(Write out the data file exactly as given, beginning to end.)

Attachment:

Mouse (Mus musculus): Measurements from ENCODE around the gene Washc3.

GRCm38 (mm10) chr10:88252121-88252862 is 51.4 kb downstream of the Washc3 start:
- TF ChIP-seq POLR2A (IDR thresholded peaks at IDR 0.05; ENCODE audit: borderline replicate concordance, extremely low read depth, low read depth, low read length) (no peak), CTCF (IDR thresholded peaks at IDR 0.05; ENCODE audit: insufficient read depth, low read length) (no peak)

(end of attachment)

Mouse (Mus musculus): Measurements from ENCODE around the gene Washc3.

GRCm38 (mm10) chr10:88252121-88252862 is 51.4 kb downstream of the Washc3 start:
- TF ChIP-seq POLR2A (IDR thresholded peaks at IDR 0.05; ENCODE audit: borderline replicate concordance, extremely low read depth, low read depth, low read length) (no peak), CTCF (IDR thresholded peaks at IDR 0.05; ENCODE audit: insufficient read depth, low read length) (no peak)